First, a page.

Bear Looking For Food Dies Inside Hot Car On Sweltering Day

A black bear's death in Tennessee was a sad reminder of the dangers of both hot cars and leaving food unattended in bear country.

A hungry black bear met a sad end this week after becoming trapped inside a hot car.

A person renting a cabin in Sevierville, Tennessee, left their parked car around 10 a.m. on Wednesday and came back that evening to find the bear dead inside the vehicle, according to a statement from the Tennessee Wildlife Resources Agency.

“It appears that the bear got inside the car by using its teeth or paws to open the unlocked door and was trapped inside after the door shut behind it,” the statement said.

The agency noted that the car contained an “empty soda can and food package” that likely attracted the animal.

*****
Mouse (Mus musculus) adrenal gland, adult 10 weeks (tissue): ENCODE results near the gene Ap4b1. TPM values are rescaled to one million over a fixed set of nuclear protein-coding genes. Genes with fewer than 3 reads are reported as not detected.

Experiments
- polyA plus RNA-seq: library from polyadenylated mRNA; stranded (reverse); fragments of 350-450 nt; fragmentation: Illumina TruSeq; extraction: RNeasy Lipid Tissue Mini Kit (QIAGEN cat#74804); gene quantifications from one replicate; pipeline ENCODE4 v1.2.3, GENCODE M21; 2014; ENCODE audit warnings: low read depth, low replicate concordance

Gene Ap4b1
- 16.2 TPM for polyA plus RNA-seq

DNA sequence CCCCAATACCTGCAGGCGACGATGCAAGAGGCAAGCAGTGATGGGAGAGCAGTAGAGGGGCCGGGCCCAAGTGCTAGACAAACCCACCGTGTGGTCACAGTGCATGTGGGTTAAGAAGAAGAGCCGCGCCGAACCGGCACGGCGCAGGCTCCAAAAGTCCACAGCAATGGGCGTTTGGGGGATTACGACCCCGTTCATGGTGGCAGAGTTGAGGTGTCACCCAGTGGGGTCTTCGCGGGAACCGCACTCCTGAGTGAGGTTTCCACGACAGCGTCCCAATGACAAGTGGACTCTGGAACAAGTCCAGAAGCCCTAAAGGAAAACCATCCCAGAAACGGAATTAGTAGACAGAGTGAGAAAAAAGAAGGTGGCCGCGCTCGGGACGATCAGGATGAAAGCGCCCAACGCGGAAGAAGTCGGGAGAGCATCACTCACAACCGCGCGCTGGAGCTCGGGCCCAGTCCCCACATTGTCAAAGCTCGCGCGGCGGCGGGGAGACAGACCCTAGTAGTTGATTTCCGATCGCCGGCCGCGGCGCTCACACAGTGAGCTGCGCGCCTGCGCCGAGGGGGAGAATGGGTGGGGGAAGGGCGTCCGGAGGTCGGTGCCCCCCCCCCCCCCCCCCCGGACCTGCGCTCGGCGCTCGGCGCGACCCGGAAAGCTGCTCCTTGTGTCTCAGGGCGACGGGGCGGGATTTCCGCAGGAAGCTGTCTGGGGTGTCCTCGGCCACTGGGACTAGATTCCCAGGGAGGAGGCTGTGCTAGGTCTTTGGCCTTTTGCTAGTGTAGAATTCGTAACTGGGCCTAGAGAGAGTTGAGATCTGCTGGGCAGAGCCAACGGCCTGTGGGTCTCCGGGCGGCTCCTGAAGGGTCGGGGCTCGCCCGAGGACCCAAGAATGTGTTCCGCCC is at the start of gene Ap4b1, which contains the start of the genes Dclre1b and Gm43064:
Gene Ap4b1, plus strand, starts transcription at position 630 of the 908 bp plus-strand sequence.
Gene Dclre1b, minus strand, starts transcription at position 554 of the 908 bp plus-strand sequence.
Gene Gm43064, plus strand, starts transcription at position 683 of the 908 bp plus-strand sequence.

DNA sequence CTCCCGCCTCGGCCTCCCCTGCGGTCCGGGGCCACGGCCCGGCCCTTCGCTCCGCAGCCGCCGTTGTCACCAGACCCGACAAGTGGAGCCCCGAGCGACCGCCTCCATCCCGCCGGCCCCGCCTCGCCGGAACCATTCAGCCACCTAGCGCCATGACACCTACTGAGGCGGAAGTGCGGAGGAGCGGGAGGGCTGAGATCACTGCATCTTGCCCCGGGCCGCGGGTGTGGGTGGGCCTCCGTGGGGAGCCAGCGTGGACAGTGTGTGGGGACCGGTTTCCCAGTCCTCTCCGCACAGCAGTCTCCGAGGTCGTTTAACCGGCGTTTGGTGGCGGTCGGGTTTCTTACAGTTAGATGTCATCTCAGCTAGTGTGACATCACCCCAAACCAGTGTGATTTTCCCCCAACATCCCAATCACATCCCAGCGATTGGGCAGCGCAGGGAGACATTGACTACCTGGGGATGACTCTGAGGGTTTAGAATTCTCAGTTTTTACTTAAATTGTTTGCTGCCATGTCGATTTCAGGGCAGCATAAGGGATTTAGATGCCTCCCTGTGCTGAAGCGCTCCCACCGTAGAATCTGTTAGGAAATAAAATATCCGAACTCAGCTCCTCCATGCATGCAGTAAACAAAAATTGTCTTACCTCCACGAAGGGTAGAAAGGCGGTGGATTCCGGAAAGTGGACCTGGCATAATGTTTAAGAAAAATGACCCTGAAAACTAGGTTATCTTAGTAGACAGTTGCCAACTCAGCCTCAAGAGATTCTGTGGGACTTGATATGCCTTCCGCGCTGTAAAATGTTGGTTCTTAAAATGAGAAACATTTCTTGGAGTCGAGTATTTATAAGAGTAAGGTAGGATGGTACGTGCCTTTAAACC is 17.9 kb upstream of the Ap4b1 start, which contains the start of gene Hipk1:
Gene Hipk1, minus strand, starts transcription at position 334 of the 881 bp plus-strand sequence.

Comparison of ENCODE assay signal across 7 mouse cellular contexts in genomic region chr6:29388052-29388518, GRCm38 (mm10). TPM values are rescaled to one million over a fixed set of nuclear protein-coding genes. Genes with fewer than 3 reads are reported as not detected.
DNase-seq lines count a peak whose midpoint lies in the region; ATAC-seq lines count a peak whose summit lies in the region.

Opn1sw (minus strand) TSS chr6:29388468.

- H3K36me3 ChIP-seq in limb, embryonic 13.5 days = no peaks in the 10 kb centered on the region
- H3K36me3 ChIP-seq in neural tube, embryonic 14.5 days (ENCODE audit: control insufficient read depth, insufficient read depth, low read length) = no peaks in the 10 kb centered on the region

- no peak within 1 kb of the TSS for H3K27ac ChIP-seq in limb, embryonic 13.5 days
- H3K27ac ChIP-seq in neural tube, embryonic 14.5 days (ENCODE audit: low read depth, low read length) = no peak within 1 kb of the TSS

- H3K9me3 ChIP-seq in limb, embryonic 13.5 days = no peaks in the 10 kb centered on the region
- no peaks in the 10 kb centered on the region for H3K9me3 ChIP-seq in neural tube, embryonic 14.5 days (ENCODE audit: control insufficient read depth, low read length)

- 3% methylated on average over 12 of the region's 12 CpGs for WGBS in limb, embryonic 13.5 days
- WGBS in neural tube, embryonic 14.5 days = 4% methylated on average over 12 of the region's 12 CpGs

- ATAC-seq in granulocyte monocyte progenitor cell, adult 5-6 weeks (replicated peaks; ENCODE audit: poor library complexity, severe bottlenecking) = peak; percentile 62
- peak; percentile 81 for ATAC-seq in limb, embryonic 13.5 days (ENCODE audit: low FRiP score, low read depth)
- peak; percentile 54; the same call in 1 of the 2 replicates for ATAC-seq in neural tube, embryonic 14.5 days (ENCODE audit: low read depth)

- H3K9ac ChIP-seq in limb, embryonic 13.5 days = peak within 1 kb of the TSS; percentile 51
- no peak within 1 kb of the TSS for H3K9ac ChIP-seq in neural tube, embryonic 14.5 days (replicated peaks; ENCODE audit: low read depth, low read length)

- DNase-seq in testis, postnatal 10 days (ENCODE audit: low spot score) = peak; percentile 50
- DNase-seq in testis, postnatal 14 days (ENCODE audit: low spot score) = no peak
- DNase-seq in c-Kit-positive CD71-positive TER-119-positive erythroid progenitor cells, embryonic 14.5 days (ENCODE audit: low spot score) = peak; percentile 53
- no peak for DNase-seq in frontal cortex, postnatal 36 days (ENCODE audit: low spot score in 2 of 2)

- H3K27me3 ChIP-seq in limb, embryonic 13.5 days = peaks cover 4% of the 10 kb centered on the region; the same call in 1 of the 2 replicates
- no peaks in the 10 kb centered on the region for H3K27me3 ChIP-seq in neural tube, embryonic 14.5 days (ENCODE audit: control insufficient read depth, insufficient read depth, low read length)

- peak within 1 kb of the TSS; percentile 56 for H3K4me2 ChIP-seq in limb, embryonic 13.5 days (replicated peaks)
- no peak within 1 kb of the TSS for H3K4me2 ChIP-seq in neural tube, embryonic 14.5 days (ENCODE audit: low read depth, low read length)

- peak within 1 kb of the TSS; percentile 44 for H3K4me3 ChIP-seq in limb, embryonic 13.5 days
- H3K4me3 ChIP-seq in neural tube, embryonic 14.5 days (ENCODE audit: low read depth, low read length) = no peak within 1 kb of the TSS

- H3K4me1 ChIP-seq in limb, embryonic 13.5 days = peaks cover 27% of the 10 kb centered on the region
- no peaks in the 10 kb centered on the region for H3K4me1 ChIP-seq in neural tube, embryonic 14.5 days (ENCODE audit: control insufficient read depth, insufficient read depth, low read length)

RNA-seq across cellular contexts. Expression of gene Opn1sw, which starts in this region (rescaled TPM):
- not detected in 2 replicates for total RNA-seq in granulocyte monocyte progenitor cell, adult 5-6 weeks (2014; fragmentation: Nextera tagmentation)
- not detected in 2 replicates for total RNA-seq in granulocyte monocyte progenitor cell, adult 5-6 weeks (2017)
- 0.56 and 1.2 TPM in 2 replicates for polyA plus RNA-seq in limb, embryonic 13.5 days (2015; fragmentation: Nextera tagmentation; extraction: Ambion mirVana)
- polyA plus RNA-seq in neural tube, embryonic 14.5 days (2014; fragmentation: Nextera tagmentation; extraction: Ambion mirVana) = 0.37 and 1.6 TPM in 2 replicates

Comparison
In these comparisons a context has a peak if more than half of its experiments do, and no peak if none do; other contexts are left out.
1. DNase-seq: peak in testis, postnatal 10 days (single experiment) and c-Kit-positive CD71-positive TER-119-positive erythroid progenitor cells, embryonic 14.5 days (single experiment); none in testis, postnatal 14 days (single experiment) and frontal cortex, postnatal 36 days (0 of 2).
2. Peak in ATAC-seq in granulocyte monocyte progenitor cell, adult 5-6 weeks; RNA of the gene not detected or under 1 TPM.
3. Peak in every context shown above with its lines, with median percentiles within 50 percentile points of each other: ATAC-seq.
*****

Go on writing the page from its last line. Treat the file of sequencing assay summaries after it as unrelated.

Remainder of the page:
“Bears have noses 7 times better than a bloodhound and can smell even the faintest odor of food inside a vehicle,” the agency’s statement read. “Lock your doors, roll up your windows, and never leave food or anything that smells like food inside! Empty food containers, candy wrappers, fast food bags, and even air fresheners can attract bears.”

Wildlife officials believe the bear was ultimately killed by heat. Outside temperatures were above 95 degrees Fahrenheit that day. Inside a car, temperatures can rise by about 20 degrees in just 10 minutes, which is why the American Veterinary Medical Association strongly warns against leaving pets in a car on a warm or hot day.

Last week saw scorching temperatures in the South and Midwest. The New York Times reported that 21 heat records were broken across the Ohio Valley and the southeastern U.S.

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